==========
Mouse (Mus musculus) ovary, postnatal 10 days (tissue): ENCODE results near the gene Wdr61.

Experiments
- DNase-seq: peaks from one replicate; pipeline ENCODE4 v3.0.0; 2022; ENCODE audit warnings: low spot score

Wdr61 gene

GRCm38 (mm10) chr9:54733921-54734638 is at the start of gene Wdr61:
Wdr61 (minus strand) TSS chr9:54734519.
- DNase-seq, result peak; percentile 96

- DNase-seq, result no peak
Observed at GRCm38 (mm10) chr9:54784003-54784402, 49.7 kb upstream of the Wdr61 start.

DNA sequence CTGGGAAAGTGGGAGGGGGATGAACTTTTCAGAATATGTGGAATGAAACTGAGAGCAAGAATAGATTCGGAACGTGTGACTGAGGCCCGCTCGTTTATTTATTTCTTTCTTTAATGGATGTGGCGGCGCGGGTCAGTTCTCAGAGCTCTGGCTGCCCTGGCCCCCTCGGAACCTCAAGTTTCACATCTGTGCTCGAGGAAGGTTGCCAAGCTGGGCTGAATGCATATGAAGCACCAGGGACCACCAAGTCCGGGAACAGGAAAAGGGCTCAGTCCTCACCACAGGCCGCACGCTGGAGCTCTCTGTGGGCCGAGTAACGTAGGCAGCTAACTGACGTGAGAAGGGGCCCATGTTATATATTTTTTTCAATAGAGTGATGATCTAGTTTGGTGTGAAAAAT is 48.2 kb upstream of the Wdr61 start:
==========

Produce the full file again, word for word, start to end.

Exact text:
Mouse (Mus musculus) ovary, postnatal 10 days (tissue): ENCODE results near the gene Wdr61.

Experiments
- DNase-seq: peaks from one replicate; pipeline ENCODE4 v3.0.0; 2022; ENCODE audit warnings: low spot score

Wdr61 gene

GRCm38 (mm10) chr9:54733921-54734638 is at the start of gene Wdr61:
Wdr61 (minus strand) TSS chr9:54734519.
- DNase-seq, result peak; percentile 96

- DNase-seq, result no peak
Observed at GRCm38 (mm10) chr9:54784003-54784402, 49.7 kb upstream of the Wdr61 start.

DNA sequence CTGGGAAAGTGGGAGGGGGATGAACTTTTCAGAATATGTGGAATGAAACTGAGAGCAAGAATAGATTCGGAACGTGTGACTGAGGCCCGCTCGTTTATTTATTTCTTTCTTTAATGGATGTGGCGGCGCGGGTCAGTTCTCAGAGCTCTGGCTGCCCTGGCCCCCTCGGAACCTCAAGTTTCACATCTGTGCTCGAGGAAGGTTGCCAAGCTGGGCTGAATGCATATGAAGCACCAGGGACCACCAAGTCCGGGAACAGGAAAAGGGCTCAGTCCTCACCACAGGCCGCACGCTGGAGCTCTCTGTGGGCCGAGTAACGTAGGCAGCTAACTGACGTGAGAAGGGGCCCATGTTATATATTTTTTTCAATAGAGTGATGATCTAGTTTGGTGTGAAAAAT is 48.2 kb upstream of the Wdr61 start: